9th December 2023 – (Hong Kong) Walk down any supermarket aisle and you’ll be bombarded by endless processed food options, from frozen pizzas and ready meals to sweetened yoghurts and cereals. While seen as quick, inexpensive choices, these highly processed convenience foods could seriously harm our health. Mounting evidence links high ultra-processed food consumption to obesity, heart disease, diabetes, cancer and early death. It’s time we reassess these chemical-laden products damaging our bodies.

Ultra-processed foods typically contain long lists of additives like emulsifiers, thickeners, artificial flavours and colours – ingredients no home cook would recognize or use. Examples include chips, soda, mass-produced bread, ready-to-eat meals, frozen desserts, sugary cereals and yoghurt. Even some cheeses, commercial baked goods and fare perceived as healthy get classified as ultra-processed due to additives.

These industrial food-like creations make up 60% of calories in the average UK diet and over 70% in the US. But why does this matter for health? It increasingly appears processing itself, regardless of nutrients like fat, sugar and salt, boosts risks of chronic diseases. Every 10% rise in ultra-processed calories correlates to a 15% increase in cancer and 13% rise in heart disease.

Multiple mechanisms likely drive this. Firstly, additives trigger inflammation implicated in diabetes, dementia and cardiovascular disease. Artificial sweeteners also disrupt gut bacteria linked to immunity and metabolic disorders. And sheer calorie density from added fats and sugars promotes obesity.

Additionally, ultra-processing strips away naturally occurring micronutrients vital for health, including antioxidants, vitamins, minerals and fibre. Refining grains into flour and sugar also increases their blood sugar impact. Losing fibre and protein reduces satiation too, so we overeat empty calories.

Plus, sheer convenience and hyper-palatability of manufactured flavours ensure ultra-processed foods get consumed in excess. Their long shelf-life also normalises unnatural, addictive edible products that encourage gorging. No whole food in nature is engineered for irresistibility like junk food.

Alarmingly, kids eat the most ultra-processed products, wired from infancy to crave stimulating sugar and salt. Developing unhealthy palates at young ages fosters lifelong junk food habits and early onset of obesity, diabetes and malnutrition. Yet packaging tricks like cartoons and toys hook them early.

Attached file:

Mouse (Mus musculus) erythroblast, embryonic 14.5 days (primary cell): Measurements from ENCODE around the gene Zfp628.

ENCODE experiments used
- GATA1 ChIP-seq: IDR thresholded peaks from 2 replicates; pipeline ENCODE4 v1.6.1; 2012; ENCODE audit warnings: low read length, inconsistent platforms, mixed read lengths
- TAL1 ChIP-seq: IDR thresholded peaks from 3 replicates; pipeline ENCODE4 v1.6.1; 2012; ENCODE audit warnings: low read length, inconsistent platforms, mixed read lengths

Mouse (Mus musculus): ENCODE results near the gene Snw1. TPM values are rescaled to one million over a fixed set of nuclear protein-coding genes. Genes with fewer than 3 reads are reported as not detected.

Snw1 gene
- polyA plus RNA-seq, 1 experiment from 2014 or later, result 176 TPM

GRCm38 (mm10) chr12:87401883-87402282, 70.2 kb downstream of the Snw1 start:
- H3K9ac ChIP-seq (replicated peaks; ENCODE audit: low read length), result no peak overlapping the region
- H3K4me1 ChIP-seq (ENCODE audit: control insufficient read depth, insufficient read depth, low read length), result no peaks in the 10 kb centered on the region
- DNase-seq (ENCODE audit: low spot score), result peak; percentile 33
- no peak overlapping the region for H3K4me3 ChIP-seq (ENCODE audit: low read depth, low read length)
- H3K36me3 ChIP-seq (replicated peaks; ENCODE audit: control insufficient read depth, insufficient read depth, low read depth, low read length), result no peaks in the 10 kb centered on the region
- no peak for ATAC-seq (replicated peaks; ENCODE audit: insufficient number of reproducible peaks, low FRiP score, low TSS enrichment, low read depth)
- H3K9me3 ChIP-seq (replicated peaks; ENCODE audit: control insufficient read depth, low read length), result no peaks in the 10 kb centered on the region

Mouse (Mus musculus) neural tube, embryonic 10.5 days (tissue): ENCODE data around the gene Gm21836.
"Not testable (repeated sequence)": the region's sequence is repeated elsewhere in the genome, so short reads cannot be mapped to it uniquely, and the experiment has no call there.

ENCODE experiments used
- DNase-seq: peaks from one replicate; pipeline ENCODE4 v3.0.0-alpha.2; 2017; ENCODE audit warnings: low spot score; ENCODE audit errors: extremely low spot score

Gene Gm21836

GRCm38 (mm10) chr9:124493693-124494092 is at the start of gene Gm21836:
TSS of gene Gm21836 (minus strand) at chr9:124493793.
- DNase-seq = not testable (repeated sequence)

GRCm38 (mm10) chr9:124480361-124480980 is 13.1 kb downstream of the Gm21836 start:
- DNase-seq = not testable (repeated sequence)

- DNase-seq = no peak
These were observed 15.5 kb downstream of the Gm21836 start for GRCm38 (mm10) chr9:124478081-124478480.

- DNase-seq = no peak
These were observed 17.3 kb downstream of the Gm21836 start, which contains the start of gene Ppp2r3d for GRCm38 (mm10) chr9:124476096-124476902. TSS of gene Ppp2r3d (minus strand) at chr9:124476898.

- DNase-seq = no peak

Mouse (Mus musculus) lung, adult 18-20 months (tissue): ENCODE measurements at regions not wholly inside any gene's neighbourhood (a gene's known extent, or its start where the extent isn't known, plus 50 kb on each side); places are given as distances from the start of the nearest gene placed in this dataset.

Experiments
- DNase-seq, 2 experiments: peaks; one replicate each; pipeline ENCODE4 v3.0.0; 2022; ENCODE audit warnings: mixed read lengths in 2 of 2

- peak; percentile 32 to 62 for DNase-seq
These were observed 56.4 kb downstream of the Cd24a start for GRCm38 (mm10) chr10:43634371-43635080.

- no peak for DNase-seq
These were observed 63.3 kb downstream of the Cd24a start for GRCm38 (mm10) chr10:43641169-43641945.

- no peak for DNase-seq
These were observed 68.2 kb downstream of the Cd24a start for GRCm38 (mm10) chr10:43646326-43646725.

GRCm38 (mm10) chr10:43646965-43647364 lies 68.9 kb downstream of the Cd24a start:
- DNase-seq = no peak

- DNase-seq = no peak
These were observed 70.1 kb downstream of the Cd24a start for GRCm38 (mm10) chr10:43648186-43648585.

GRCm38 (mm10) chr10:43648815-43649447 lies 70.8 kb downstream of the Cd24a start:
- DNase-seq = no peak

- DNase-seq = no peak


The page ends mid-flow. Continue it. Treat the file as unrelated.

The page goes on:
Even seemingly innocuous ultra-processed items like commercial bread and low-fat yoghurts correlate with higher risks of chronic illnesses. Gluten-free baked goods are also heavily processed. It’s unrealistic for most people to totally avoid ultra-processed fare, but prioritizing fresh, home-cooked meals is ideal. If consuming packaged foods, read labels and avoid long additive lists.

Ideally, national dietary guidelines should acknowledge ultra-processed food risks based on accumulating evidence. Taxation or at least banning additives and restricting marketing could improve public health.

But the fact so many unpronounceable chemicals now comprise our modern food system points to deep flaws. Real food nourishes while processed “edible products” made in factories harm. Vast profits trumpeted by multinationals peddling these substances drown out rising medical costs and human misery from diet-related diseases.

Despite nutritional warnings, ultra-processed food sales continue mushrooming because they’re convenient, appealing, affordable and heavily marketed. But this commercial success increasingly fuels a public health crisis.

While personal responsibility matters, governments cannot continue enabling corporations to profit at the expense of population health. Nor should families need to painstakingly examine endless supermarket shelves to avoid chemical-laden junk.

Protecting citizens, especially children, means overhauling our distorted food environment. When nourishment is tainted by additives and unethical mass production, systemic change becomes necessary.

Thankfully, rising consumer rejection of artificial additives and demand for wholesome alternatives promises brighter horizons. With sustained public education and political will, healthier diets for all can prevail over profit. But the ultra-processed pandemic serves a crucial lesson – when industrial economics corrupt nature’s gifts, our wellbeing suffers. The solution for a lasting legacy must be reconnecting health to what humanity has sustainably consumed for millennia.